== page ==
Huntington Beach mourns fallen Officer Nicholas Vella
A cold rain fell in Santa Ana early Tuesday afternoon as mourners gathered for a procession to honor Huntington Beach Police Department Officer Nicholas Vella, who died over the weekend in a police helicopter crash.
But moments before the somber motorcade began, the clouds broke and the rain cleared. Nine police officers led the procession out of the Orange County coroner’s office on Santa Ana Boulevard and onto Shelton Street. Bagpipes played as the white hearse carrying Vella was guided onto the street.
“It was kind of magical,” said Huntington Beach Mayor Barbara Delgleize of the weather clearing just as the procession got underway. “I don’t mean it in a fun way; I mean it in a respectful ... and ... reverent way. [Vella] was just too young.”
Vella, 44, died when the police chopper he was a passenger in crashed in Newport Harbor — near the Lido Peninsula — Saturday night. He was a 14-year veteran of the Huntington Beach Police Department and was previously a member of the Laguna Beach Police Department.
Vella is survived by his wife, Kristi Tovar, and a teenage daughter.
A second officer involved in the crash was released from the hospital on Sunday and was identified as the pilot. An investigation on the exact cause of the crash is currently underway by the National Transportation Safety Board and the Federal Aviation Administration, though police department spokeswoman Jennifer Carey said Tuesday it could be up to a year before the cause could be known for certain.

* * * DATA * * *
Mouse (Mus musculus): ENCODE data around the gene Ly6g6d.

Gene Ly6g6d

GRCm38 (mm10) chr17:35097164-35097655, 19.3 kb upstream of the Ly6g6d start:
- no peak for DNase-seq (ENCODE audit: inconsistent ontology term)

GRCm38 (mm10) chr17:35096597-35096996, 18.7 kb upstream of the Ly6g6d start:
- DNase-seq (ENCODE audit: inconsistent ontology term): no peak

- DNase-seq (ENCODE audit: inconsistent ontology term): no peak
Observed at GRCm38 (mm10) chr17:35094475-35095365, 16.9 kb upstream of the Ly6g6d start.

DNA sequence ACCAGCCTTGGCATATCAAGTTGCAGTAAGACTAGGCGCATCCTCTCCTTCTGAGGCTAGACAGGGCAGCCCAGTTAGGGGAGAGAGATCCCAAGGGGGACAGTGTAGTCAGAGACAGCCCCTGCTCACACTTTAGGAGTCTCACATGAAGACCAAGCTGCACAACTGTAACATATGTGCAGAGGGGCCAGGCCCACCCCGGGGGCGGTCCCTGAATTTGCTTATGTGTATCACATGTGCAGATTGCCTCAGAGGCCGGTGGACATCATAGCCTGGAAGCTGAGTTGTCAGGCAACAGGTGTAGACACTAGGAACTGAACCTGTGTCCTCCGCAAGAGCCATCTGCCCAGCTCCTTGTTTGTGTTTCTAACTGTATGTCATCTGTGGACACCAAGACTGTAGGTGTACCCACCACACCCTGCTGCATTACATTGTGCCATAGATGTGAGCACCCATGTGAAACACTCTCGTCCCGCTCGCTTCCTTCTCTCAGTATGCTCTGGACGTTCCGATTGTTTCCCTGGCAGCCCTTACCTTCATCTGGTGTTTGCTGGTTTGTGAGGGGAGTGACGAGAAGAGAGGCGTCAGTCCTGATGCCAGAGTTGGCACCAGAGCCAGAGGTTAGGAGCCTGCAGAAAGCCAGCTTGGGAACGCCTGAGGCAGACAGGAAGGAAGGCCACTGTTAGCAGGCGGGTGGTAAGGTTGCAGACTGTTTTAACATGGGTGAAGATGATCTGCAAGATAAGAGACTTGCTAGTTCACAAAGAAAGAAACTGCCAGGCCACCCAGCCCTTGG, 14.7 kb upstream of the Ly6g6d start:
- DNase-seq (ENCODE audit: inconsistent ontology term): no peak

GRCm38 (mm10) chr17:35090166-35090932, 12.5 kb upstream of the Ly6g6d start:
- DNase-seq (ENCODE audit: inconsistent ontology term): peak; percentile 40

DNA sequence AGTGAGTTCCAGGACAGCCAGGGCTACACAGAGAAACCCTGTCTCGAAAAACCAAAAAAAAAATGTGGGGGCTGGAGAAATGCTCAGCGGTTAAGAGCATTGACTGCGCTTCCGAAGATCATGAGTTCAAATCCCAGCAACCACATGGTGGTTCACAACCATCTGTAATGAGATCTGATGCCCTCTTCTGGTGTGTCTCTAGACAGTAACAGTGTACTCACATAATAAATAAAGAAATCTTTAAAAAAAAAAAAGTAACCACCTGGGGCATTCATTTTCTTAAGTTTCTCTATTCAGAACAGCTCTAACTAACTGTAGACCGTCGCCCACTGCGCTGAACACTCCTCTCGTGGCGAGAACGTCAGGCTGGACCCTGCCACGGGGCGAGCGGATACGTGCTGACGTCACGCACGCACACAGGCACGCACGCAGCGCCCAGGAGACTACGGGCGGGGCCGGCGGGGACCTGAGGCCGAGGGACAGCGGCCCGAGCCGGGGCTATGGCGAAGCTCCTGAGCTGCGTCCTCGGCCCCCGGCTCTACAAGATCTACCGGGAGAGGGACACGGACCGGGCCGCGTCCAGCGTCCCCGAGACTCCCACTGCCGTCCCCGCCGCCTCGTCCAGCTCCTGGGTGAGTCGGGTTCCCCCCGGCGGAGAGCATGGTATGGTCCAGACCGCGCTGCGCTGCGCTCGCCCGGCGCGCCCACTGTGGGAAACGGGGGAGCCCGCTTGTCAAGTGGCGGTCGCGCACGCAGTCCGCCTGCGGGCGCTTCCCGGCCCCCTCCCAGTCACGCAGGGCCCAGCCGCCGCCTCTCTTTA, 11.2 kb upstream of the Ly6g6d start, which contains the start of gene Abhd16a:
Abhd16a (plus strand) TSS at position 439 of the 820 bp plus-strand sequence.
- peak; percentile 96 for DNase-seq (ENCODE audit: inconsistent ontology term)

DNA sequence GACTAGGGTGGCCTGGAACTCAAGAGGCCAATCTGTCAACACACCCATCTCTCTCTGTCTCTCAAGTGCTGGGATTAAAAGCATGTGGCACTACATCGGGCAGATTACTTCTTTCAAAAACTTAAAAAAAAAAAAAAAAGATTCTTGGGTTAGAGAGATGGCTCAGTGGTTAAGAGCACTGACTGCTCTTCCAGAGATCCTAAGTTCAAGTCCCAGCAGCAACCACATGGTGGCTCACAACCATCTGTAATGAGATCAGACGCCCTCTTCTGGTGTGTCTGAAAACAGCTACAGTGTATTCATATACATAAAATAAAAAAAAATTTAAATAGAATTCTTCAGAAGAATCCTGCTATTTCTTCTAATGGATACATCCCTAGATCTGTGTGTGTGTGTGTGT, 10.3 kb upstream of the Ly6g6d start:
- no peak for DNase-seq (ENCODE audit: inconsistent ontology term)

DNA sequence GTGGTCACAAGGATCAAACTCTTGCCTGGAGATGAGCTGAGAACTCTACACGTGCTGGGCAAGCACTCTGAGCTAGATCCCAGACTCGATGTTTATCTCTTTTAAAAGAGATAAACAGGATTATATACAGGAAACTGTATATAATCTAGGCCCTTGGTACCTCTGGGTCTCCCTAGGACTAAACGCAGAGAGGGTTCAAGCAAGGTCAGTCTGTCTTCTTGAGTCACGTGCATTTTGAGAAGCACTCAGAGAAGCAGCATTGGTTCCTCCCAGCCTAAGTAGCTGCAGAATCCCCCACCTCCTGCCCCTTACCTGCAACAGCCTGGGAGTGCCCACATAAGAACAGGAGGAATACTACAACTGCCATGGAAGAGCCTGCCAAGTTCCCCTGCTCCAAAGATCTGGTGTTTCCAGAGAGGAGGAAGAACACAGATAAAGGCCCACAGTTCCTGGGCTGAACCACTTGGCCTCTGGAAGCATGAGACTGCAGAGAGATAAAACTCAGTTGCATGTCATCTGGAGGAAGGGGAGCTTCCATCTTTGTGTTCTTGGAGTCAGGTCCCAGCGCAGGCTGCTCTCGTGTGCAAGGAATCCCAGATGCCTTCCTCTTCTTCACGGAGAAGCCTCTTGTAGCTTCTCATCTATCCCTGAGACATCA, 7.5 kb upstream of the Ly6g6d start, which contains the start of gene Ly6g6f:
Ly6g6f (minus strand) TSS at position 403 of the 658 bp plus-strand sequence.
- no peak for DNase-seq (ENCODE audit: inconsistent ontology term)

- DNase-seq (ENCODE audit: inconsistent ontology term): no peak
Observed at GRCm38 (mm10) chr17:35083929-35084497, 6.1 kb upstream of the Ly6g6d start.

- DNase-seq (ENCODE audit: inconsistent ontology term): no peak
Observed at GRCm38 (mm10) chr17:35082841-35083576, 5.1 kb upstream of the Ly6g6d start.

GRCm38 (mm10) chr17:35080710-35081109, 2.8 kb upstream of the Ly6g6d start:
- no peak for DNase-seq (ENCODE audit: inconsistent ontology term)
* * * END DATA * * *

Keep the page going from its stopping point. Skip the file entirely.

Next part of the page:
The helicopter was en route to provide assistance in what is known as a “disturbance fight call” from Newport Beach, which contracts for aerial services as needed from the neighboring city.
“This is truly really a heartbreaking time for all of us here in Huntington Beach,” Delgleize said the night of the incident. “First and foremost, I want to say and give our deepest sympathies to the family of Officer Vella. I know I speak on behalf for myself and all of the City Council and the entire city of Huntington Beach when I say we are praying for you, and we are here for you whenever you need.